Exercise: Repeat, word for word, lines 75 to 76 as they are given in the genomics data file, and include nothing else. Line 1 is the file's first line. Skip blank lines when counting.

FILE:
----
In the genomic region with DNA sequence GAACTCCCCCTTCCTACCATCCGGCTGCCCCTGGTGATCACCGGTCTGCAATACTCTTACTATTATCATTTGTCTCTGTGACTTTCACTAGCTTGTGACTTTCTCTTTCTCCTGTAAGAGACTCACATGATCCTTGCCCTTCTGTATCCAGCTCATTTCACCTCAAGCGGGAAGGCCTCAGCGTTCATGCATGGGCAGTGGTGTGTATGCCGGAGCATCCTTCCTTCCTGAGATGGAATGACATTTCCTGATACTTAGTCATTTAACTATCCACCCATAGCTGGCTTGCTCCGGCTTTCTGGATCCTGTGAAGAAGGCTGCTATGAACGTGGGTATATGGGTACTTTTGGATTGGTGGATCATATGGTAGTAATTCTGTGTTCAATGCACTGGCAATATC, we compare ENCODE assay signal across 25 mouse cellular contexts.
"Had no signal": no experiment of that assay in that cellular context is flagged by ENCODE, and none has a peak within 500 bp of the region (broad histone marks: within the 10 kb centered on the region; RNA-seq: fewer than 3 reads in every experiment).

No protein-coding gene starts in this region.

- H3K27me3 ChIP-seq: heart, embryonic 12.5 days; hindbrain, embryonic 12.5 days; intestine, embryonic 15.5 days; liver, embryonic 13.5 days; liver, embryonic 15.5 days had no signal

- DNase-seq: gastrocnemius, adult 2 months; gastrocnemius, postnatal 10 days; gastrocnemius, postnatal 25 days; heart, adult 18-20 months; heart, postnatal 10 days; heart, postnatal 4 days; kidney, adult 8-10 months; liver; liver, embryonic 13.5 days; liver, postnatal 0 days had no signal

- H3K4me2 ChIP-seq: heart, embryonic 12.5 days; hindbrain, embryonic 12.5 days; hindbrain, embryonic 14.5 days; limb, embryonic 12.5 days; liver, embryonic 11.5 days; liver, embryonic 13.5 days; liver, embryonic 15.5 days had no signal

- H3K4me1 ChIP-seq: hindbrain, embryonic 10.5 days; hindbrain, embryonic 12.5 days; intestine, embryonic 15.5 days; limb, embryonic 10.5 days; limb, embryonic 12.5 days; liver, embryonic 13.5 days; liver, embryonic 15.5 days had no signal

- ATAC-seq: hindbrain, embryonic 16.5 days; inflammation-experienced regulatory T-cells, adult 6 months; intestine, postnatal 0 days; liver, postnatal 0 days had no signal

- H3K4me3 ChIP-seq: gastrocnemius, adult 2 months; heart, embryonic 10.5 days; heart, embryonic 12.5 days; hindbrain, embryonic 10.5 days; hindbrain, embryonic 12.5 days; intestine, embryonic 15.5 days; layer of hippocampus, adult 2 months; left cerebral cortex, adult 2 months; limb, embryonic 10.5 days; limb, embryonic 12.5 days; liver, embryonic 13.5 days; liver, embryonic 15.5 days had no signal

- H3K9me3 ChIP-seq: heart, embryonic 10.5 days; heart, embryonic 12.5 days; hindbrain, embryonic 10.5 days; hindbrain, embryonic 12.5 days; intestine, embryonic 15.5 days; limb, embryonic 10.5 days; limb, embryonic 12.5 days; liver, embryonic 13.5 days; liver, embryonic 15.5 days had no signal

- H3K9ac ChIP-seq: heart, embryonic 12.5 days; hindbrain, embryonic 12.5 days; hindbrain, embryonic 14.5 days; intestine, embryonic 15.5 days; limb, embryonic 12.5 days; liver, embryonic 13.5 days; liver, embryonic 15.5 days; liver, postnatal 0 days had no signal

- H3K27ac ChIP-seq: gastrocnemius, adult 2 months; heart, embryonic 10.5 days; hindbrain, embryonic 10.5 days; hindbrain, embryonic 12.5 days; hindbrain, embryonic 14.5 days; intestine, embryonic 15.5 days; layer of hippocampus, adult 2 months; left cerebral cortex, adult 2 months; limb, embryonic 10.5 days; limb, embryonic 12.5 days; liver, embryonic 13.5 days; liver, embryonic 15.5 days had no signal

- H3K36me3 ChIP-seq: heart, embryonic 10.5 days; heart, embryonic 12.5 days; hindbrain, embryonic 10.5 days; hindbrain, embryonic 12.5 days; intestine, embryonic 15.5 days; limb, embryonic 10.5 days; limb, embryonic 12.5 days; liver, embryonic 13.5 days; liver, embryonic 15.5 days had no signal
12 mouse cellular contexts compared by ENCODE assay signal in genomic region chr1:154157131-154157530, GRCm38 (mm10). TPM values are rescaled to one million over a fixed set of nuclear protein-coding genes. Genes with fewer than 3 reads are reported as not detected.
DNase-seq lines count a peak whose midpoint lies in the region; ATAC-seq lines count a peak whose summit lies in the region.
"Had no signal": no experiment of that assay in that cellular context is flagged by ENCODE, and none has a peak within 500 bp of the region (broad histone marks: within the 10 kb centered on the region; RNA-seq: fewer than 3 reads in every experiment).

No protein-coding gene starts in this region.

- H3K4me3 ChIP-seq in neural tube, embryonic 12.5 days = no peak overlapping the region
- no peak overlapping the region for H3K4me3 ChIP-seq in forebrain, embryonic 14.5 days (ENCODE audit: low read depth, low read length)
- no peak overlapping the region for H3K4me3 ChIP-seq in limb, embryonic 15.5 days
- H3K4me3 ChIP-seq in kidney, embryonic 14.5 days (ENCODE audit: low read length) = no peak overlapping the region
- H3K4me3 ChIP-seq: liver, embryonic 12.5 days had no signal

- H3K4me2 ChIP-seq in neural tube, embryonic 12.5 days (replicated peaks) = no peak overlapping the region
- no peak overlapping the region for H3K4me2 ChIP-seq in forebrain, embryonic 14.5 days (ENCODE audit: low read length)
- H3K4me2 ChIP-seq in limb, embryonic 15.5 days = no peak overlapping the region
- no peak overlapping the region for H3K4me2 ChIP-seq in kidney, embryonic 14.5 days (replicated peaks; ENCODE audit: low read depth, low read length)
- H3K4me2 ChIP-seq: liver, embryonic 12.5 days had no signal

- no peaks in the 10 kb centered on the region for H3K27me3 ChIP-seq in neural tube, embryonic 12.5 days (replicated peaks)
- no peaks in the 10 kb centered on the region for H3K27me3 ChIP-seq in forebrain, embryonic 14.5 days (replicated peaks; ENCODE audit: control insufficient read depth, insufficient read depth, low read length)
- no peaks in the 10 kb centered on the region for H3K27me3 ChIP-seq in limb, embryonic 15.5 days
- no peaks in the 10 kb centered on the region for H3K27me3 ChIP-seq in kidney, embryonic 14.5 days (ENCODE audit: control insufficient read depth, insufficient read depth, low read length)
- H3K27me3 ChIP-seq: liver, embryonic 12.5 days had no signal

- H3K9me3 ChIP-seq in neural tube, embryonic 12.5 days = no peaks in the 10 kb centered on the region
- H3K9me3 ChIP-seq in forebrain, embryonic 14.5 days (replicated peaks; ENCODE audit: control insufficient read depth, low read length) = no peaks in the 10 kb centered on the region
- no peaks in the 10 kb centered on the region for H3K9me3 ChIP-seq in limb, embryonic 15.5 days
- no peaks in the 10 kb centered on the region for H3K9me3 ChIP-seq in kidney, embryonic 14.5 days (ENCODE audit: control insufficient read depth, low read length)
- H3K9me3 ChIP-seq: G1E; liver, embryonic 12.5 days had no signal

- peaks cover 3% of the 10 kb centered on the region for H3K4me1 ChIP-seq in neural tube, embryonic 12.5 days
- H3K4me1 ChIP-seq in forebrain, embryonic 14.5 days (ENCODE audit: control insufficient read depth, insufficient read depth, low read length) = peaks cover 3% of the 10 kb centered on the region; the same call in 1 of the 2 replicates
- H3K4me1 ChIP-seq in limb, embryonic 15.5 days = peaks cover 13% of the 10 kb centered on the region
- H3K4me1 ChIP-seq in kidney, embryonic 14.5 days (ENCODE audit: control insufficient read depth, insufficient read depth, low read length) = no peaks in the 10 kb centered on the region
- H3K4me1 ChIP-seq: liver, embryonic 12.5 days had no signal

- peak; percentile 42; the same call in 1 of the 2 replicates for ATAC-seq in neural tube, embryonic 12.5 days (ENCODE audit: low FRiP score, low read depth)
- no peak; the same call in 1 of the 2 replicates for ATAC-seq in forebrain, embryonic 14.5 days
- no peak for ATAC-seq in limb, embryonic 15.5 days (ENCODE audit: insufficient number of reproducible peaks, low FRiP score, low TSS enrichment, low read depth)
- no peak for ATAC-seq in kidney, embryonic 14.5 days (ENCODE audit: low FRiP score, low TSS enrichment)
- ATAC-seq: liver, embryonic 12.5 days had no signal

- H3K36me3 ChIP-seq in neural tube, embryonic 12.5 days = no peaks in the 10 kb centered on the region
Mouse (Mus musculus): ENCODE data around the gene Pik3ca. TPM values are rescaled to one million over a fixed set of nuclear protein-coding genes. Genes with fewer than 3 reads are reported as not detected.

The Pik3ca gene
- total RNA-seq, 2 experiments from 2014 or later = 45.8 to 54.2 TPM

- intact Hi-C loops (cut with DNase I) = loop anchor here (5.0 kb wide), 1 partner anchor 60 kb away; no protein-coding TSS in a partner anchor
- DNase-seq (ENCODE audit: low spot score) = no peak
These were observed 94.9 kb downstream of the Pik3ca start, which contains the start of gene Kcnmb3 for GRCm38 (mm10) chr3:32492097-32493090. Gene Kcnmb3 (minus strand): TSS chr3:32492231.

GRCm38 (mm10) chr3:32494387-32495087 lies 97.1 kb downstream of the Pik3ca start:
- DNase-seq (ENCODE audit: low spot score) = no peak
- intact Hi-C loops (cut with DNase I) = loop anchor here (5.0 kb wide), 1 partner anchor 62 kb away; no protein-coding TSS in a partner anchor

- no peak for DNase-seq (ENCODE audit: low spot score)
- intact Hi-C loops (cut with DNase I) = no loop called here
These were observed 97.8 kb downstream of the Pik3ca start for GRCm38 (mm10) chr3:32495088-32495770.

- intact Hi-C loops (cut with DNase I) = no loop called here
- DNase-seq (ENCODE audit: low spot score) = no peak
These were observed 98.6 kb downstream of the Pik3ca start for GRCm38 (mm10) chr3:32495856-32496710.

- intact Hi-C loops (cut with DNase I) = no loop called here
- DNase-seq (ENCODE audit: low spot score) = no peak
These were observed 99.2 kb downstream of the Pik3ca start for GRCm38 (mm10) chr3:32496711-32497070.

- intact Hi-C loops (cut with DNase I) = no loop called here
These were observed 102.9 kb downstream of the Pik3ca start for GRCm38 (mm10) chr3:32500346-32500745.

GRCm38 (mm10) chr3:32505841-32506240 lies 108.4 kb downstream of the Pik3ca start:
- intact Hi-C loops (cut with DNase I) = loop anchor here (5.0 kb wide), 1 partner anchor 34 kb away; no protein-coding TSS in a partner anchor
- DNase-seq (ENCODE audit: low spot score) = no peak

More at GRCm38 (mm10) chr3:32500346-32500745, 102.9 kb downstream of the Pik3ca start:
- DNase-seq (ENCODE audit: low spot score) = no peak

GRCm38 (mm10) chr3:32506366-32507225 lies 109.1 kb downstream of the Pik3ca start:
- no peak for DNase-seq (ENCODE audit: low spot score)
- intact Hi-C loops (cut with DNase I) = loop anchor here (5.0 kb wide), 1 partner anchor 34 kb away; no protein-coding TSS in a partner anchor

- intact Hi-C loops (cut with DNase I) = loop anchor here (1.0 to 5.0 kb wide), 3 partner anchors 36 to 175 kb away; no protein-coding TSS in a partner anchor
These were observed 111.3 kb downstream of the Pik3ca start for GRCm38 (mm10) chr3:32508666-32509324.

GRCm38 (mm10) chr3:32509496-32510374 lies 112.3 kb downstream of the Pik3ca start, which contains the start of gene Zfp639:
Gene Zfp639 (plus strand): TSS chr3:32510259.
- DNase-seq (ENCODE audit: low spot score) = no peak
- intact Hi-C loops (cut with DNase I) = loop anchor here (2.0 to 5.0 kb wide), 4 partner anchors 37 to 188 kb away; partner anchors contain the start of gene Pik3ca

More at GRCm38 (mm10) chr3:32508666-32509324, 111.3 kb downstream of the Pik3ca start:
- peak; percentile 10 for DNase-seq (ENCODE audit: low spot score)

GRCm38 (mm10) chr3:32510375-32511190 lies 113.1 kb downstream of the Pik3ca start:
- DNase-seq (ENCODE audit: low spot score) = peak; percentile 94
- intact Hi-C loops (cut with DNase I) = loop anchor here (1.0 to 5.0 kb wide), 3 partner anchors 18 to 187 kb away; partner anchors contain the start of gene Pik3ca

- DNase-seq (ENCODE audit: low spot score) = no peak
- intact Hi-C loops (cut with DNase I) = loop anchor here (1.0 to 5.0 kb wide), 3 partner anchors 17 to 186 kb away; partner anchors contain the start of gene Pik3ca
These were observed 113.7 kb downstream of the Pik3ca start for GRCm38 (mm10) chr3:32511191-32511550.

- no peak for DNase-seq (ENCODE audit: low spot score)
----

- no peak for DNase-seq (ENCODE audit: low spot score)
- intact Hi-C loops (cut with DNase I) = loop anchor here (5.0 kb wide), 1 partner anchor 34 kb away; no protein-coding TSS in a partner anchor